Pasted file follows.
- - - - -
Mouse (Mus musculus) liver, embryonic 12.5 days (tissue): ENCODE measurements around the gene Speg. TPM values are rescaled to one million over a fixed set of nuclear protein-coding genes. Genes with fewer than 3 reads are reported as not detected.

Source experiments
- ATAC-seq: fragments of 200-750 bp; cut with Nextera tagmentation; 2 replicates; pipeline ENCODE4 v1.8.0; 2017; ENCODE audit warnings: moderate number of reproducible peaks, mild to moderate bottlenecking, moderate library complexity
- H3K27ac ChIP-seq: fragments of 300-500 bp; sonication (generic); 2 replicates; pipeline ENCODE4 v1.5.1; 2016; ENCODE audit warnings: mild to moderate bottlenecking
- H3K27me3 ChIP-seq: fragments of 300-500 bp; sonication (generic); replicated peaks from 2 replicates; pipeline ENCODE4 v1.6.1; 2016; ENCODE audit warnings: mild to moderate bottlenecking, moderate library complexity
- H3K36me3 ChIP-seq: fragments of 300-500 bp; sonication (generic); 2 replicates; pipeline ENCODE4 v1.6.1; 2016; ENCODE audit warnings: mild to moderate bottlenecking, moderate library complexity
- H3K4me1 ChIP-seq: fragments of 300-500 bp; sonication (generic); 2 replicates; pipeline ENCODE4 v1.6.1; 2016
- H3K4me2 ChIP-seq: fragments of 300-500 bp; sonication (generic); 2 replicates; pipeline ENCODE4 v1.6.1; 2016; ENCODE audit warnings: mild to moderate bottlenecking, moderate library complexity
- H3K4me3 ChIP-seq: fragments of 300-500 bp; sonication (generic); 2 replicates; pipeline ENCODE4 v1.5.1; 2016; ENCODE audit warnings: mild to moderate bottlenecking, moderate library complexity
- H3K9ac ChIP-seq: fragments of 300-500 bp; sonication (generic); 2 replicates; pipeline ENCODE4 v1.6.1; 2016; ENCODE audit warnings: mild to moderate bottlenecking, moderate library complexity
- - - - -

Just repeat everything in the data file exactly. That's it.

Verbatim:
Mouse (Mus musculus) liver, embryonic 12.5 days (tissue): ENCODE measurements around the gene Speg. TPM values are rescaled to one million over a fixed set of nuclear protein-coding genes. Genes with fewer than 3 reads are reported as not detected.

Source experiments
- ATAC-seq: fragments of 200-750 bp; cut with Nextera tagmentation; 2 replicates; pipeline ENCODE4 v1.8.0; 2017; ENCODE audit warnings: moderate number of reproducible peaks, mild to moderate bottlenecking, moderate library complexity
- H3K27ac ChIP-seq: fragments of 300-500 bp; sonication (generic); 2 replicates; pipeline ENCODE4 v1.5.1; 2016; ENCODE audit warnings: mild to moderate bottlenecking
- H3K27me3 ChIP-seq: fragments of 300-500 bp; sonication (generic); replicated peaks from 2 replicates; pipeline ENCODE4 v1.6.1; 2016; ENCODE audit warnings: mild to moderate bottlenecking, moderate library complexity
- H3K36me3 ChIP-seq: fragments of 300-500 bp; sonication (generic); 2 replicates; pipeline ENCODE4 v1.6.1; 2016; ENCODE audit warnings: mild to moderate bottlenecking, moderate library complexity
- H3K4me1 ChIP-seq: fragments of 300-500 bp; sonication (generic); 2 replicates; pipeline ENCODE4 v1.6.1; 2016
- H3K4me2 ChIP-seq: fragments of 300-500 bp; sonication (generic); 2 replicates; pipeline ENCODE4 v1.6.1; 2016; ENCODE audit warnings: mild to moderate bottlenecking, moderate library complexity
- H3K4me3 ChIP-seq: fragments of 300-500 bp; sonication (generic); 2 replicates; pipeline ENCODE4 v1.5.1; 2016; ENCODE audit warnings: mild to moderate bottlenecking, moderate library complexity
- H3K9ac ChIP-seq: fragments of 300-500 bp; sonication (generic); 2 replicates; pipeline ENCODE4 v1.6.1; 2016; ENCODE audit warnings: mild to moderate bottlenecking, moderate library complexity